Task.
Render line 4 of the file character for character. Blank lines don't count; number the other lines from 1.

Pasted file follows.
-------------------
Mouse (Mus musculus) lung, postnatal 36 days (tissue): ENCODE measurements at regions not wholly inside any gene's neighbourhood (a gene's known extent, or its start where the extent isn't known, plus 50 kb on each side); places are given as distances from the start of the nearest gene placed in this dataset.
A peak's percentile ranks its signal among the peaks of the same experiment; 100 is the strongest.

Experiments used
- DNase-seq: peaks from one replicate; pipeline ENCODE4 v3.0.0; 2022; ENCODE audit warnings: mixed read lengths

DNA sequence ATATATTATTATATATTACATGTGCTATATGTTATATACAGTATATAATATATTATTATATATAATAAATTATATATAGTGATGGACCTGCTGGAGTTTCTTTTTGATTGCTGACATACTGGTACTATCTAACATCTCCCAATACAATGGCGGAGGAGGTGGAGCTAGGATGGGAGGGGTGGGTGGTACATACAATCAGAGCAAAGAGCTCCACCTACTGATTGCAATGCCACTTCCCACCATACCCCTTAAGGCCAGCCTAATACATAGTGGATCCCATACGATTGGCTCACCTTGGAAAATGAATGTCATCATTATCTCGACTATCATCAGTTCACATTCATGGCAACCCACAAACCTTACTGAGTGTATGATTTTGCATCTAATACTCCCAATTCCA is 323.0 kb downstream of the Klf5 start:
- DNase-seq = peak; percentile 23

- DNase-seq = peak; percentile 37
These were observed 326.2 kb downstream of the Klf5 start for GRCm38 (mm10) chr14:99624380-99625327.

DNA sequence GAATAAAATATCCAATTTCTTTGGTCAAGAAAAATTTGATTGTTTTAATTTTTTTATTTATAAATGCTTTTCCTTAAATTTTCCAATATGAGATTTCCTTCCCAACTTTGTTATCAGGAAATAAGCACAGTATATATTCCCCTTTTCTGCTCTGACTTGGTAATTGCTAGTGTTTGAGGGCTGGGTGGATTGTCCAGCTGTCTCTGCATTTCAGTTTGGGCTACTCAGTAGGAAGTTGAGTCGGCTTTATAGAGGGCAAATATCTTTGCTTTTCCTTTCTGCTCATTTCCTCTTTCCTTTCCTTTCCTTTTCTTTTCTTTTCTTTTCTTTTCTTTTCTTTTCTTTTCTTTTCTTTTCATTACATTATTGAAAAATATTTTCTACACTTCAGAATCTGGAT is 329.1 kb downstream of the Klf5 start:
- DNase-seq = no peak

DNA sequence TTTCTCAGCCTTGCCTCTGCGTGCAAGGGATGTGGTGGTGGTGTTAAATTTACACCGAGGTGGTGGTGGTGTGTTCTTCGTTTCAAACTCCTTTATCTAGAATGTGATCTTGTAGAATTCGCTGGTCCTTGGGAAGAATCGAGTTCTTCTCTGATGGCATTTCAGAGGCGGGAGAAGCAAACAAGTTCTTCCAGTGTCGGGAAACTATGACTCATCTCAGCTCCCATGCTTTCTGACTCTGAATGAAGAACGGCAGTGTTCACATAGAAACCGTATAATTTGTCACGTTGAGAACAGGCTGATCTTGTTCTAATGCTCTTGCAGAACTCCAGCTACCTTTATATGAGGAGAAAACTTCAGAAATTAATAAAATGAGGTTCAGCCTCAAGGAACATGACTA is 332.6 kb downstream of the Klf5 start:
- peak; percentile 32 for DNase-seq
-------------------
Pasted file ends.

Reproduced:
- DNase-seq: peaks from one replicate; pipeline ENCODE4 v3.0.0; 2022; ENCODE audit warnings: mixed read lengths